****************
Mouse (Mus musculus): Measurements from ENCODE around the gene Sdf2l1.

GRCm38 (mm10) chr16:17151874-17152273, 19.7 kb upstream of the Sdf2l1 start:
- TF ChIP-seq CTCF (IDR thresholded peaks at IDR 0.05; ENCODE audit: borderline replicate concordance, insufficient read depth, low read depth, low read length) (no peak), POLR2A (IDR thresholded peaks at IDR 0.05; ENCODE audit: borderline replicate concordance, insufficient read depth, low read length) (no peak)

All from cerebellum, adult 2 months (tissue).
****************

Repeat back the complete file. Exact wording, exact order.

Mouse (Mus musculus): Measurements from ENCODE around the gene Sdf2l1.

GRCm38 (mm10) chr16:17151874-17152273, 19.7 kb upstream of the Sdf2l1 start:
- TF ChIP-seq CTCF (IDR thresholded peaks at IDR 0.05; ENCODE audit: borderline replicate concordance, insufficient read depth, low read depth, low read length) (no peak), POLR2A (IDR thresholded peaks at IDR 0.05; ENCODE audit: borderline replicate concordance, insufficient read depth, low read length) (no peak)

All from cerebellum, adult 2 months (tissue).